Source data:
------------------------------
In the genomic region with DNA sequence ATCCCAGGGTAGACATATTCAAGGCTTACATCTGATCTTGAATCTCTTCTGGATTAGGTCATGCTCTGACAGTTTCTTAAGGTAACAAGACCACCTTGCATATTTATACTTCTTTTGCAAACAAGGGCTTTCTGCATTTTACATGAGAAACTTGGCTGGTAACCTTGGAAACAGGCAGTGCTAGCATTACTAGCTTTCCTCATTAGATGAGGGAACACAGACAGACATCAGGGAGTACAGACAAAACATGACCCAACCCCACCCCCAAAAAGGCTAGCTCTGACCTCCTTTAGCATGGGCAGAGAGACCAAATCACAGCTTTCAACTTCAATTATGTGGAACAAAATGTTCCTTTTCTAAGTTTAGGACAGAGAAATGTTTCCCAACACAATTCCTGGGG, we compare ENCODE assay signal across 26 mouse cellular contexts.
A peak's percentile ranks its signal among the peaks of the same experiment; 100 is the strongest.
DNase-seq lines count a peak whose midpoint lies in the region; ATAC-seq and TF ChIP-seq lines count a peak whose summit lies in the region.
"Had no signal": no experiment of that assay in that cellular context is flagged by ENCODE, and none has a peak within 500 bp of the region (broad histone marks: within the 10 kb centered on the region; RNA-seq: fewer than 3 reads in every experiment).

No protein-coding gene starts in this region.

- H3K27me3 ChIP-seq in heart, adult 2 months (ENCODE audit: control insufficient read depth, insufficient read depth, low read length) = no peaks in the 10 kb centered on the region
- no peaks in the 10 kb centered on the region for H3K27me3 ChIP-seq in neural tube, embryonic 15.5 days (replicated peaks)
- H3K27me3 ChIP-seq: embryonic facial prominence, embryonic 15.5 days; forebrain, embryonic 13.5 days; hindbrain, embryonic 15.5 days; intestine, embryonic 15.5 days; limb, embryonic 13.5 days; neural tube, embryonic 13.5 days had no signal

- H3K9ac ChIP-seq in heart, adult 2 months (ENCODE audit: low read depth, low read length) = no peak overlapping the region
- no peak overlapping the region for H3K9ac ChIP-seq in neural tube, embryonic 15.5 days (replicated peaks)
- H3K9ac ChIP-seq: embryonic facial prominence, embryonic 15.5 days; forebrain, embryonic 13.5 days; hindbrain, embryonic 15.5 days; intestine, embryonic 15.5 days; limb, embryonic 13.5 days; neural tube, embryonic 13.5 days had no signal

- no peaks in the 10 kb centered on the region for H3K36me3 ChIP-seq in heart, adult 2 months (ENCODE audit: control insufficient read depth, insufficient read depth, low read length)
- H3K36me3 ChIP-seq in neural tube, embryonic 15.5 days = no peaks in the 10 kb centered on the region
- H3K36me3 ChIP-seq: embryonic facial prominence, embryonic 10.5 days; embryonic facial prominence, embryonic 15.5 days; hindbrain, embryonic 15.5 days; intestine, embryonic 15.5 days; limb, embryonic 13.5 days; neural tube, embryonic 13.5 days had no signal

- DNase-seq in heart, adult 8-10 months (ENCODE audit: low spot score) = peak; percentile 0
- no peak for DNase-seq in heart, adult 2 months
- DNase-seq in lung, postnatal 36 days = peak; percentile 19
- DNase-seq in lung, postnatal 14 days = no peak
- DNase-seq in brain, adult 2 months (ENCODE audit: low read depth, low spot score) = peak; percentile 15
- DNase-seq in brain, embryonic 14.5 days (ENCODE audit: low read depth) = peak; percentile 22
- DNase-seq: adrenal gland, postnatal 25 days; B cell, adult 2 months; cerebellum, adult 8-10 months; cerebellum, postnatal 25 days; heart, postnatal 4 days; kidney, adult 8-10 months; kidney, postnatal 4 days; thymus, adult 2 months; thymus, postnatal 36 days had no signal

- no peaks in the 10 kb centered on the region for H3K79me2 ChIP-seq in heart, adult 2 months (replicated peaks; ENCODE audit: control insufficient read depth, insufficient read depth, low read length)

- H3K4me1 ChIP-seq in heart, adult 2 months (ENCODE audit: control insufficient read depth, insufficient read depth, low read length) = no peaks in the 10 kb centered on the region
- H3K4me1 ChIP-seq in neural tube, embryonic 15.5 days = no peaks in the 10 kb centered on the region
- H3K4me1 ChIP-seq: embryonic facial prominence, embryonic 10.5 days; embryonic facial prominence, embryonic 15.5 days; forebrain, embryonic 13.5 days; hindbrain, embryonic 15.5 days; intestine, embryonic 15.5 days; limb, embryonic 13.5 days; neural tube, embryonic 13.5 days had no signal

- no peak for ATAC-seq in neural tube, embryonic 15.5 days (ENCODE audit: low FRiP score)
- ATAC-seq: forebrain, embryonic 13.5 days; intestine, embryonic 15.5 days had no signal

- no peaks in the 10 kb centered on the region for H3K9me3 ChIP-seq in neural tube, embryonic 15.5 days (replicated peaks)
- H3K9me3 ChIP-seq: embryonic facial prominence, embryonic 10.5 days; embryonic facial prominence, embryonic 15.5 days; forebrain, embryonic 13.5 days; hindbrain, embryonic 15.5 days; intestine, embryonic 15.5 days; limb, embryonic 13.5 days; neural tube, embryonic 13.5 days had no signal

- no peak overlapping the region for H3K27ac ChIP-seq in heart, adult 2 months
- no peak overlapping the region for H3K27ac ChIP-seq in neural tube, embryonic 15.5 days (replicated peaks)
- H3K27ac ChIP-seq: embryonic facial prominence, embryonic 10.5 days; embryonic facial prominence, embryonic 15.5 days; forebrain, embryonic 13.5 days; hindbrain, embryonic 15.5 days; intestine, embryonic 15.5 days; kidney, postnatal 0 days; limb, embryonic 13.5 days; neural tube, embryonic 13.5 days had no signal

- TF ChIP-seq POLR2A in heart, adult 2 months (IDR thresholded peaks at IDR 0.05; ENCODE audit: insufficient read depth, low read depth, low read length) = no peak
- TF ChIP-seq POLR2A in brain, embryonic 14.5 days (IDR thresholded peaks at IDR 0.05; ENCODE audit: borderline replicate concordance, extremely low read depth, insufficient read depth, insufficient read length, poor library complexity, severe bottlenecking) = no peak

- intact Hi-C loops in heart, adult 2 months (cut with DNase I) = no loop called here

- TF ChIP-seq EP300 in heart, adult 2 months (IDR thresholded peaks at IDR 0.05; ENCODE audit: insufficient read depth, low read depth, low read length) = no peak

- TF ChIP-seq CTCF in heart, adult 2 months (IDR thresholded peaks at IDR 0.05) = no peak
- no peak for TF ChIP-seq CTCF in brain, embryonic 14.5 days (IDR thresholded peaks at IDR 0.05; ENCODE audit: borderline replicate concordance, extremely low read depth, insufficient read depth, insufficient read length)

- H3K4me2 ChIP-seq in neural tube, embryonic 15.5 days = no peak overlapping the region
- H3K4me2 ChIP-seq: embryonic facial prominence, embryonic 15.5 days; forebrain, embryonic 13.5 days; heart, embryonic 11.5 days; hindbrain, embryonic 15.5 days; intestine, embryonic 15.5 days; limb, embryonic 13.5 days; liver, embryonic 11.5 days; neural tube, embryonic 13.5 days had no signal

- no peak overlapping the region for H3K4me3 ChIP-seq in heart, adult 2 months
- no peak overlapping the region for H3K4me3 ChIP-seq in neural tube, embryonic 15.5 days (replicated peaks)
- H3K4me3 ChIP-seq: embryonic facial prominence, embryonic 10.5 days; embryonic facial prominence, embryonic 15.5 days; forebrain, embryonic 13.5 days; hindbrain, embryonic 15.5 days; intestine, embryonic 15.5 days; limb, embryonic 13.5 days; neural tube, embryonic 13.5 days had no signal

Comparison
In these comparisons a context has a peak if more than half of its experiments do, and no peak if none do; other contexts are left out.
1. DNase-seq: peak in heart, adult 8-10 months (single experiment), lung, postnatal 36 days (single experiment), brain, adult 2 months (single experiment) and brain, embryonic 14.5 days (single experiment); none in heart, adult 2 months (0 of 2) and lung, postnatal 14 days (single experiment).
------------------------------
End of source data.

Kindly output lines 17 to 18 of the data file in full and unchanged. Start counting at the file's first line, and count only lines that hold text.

- DNase-seq in lung, postnatal 36 days = peak; percentile 19
- DNase-seq in lung, postnatal 14 days = no peak